Forgive us our gluttony
MORE sermons about the sin of gluttony may be in order after Southern Cross University research found being religious may increase your chances of being overweight.
Baptist and Catholic men had a higher body mass index (BMI) on average compared with those reporting no religious affiliation, a new study published in the Journal of Religion and Health has found.
The study was conducted by Dr Michael Kortt from Southern Cross University Business School and Professor Brian Dollery of the University of New England.
Baptist men had, on average, a 1.3 higher BMI while for Catholics it was 0.5 higher compared with those reporting no religious affiliations.
Among women, "non-Christians" had a one unit lower BMI on average compared with those reporting no religious affiliation, while "other Christian" women reported an average one unit higher BMI.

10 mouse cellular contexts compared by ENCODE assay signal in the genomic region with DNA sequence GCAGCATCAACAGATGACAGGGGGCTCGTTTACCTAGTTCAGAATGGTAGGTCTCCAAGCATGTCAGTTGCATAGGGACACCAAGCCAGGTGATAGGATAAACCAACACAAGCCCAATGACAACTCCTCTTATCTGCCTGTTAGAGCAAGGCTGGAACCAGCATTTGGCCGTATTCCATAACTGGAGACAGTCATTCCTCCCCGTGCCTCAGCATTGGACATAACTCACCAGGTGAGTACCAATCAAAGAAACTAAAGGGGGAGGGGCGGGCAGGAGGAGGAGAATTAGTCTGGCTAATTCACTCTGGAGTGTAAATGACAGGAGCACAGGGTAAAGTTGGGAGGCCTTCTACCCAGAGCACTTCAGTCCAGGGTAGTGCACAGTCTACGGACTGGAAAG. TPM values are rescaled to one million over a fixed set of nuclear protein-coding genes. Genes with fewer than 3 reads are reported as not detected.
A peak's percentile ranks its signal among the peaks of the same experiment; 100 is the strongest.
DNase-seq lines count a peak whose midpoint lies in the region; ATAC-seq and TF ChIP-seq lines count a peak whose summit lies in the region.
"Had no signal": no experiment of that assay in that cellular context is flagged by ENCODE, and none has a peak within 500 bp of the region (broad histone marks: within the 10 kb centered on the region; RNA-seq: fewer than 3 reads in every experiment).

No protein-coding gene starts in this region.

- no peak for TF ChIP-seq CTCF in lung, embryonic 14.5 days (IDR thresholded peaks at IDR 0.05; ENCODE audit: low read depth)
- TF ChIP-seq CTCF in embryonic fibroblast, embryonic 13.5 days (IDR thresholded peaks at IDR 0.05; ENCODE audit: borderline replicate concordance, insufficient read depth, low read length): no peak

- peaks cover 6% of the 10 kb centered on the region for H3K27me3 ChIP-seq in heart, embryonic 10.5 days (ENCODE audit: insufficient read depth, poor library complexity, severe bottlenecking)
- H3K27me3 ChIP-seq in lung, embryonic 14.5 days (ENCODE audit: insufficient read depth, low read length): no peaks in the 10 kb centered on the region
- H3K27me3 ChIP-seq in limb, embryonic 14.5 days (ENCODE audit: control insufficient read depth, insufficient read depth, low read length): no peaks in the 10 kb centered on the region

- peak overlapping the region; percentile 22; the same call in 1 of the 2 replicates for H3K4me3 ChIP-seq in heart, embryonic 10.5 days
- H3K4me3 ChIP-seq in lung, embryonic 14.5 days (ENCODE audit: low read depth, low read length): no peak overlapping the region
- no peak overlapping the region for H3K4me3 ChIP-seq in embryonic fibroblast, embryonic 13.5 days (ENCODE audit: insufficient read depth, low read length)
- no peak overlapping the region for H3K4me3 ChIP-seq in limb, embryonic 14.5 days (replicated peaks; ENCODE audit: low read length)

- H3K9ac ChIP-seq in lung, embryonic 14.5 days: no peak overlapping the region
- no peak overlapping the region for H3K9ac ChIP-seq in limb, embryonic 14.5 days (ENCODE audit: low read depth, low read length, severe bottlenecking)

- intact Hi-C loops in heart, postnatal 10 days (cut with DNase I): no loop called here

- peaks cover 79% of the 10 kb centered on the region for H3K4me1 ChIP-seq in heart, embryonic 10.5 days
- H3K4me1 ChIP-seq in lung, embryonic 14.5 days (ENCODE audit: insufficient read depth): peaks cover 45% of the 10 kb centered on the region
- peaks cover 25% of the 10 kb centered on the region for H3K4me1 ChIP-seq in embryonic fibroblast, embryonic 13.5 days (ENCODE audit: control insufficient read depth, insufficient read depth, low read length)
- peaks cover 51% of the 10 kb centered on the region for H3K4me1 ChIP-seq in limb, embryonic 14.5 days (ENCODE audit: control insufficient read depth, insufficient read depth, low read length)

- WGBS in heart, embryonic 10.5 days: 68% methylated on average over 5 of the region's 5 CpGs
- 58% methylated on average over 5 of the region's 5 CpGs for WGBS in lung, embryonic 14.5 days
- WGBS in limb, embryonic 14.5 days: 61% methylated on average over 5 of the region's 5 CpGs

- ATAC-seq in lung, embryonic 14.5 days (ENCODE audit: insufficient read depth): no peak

"Among Australian women, we found no evidence of a relationship between religious attendance and BMI," Dr Kortt said.
"However, we did find evidence of a negative association between the importance of religion and BMI. "Perhaps this finding reflects that the importance women attach to religion may help to control excessive eating."
Reverend Graham Eggins from Ballina Baptist Church was at a loss to explain why people in his denomination tended to be more overweight, although they were "very hospitable" people.
He admitted he lost weight this year through exercise and dietary changes, "but that's got nothing to do with being a Baptist."
The study was based on an analysis of datafrom 9408 adults from the Household Income Labour Dynamics (HILDA) survey.